Everyone looks for a different sign that it's time to start planning for the December holidays. For some it might be that initial glimpse of candy canes and light-up snowmen in a store window. Or perhaps it's the first Salvation Army bell ringer asking for change upon leaving the mall.
But the way I know I need to start gearing up for list making is when the November American Girl catalog arrives in the mail. Ours came early last week, well before Thanksgiving, and my daughter has fallen asleep reading about Caroline Abbott, this year's historical character doll, every night since.
My 10 year old has never been one to desire "her two front teeth" or even a Furby or Zhu Zhu pet for the holidays. All she's ever wanted was an 18-inch, plastic doll representing a romanticized version of life in a bygone era. A few years back she received Josefina, a citizen of 1824 New Mexico, making her Mexican, I believe, as opposed to actually American. The following years brought Elizabeth the 1774 British loyalist (she might not like being called an “American Girl”, come to think of it, either), and Yiddish speaking Rebecca of pre-hip, Lower East Side fame. And this year, it's the blonde-haired, blue-eyed catalog cover girl Caroline -- a War of 1812 heroine-- that she's coveting.
My daughter will first go the academic route and promise me that if I buy her Caroline this holiday season she'll learn to distinguish "Old Ironsides" from the Titanic and will dutifully memorize all the stanzas to the Star Spangled Banner. Then, she'll proceed to read aloud every product description on pages 28 and 29, trying to reel me in based on each accessory's historical accuracy and attention to detail. Yes, Caroline's ice skates may be "true to her era" and her toy bed's mattress does seem to rest on ropes rather than springs. But, when my daughter points out the $300 parlor set featuring a framed mirror that can be flipped over booby-trap style to "reveal a nautical painting" on the other side, I have my doubts. Because while I really don't know much about standard decorating practices of the early nineteenth century, I kind of doubt reversible "art" -- as practical as it seems -- was commonplace.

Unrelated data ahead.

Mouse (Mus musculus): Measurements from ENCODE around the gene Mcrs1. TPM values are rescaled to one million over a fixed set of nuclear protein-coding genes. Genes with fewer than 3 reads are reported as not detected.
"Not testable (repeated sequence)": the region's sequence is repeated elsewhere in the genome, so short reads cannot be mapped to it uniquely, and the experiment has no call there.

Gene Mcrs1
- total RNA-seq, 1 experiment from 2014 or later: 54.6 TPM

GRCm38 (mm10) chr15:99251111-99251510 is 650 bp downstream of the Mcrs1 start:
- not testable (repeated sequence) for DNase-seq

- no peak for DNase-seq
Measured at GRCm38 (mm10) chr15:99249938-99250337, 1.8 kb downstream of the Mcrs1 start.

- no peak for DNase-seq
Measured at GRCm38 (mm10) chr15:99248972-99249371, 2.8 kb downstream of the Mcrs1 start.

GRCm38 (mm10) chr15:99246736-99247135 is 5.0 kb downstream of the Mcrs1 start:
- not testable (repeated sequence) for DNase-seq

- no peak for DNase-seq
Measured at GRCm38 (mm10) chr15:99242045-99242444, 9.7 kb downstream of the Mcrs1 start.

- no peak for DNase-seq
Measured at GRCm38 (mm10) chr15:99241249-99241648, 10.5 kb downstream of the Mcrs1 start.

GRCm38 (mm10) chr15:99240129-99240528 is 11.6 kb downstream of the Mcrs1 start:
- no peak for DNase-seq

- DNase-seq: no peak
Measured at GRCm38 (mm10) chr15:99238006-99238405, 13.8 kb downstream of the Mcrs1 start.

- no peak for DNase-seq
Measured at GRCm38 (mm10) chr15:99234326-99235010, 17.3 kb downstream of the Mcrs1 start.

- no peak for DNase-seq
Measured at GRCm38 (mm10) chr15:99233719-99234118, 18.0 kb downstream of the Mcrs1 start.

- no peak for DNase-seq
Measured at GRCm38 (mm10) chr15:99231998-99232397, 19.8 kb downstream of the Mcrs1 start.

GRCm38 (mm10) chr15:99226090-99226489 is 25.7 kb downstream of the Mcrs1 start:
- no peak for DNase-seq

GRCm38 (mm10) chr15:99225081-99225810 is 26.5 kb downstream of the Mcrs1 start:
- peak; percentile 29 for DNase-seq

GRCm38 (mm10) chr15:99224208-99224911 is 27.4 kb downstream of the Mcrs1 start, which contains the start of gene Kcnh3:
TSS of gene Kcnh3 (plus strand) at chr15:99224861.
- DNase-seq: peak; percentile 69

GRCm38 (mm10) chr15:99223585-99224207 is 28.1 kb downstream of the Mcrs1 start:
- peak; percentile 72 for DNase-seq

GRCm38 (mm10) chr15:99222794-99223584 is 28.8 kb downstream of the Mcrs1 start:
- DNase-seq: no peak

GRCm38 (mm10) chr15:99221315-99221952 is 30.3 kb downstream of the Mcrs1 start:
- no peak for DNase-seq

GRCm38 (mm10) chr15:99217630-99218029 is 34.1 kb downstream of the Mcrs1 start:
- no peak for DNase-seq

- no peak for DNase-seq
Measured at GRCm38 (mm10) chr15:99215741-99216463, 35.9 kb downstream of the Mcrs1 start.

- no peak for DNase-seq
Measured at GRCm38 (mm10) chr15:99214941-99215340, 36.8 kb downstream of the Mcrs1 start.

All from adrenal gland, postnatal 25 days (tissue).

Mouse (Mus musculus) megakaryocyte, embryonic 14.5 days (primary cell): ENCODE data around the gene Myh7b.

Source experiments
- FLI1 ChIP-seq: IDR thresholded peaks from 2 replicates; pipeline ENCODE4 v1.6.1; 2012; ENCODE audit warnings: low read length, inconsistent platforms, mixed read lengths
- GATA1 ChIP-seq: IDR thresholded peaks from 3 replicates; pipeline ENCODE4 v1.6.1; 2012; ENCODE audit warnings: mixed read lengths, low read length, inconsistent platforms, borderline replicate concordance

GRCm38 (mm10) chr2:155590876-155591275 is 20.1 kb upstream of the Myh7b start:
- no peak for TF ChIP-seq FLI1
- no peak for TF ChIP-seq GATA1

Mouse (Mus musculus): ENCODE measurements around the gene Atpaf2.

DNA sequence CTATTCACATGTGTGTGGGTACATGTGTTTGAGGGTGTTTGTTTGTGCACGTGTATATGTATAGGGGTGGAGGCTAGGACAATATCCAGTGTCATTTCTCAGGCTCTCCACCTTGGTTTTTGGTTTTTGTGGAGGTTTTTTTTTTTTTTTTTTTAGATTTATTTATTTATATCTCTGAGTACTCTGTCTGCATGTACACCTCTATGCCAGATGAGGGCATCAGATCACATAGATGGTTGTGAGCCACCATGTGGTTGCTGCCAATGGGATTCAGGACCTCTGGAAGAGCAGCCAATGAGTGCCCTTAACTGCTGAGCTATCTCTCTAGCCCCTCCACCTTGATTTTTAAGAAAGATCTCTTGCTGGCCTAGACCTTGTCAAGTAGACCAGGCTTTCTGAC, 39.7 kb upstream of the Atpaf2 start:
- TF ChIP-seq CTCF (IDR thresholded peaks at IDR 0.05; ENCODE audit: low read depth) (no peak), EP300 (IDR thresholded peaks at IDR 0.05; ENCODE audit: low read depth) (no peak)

My daughter is definitely catalog/on-line shopping-centric, especially around the holidays. Why shop in real stores (except the American Girl doll store, of course) she thinks, when your dream doll from the Nixon era is just a website click away? But I'm hoping to use this passion (obsession?) to fuel some interest in heading out to a real store or two this holiday season. And this weekend’s Downtown Madison Holiday Open House should be a great place to start. First, I'll remind her that many of the AG characters, like Kaya of the Nez Perce tribe, are (were?) pretty outdoorsy. So we should definitely check out Driftless Studio's awesome array of nature-themed gifts. We can follow that up by wandering over to craft Mecca Anthology and make a garland from assorted fancy papers and baker's twine, just like Caroline Abbott might have done herself during the Christmas of 1812. And we can continue from there to the kid activities at the Wisconsin Veteran's Museum in honor of Molly, the World War II era doll's, army doctor dad.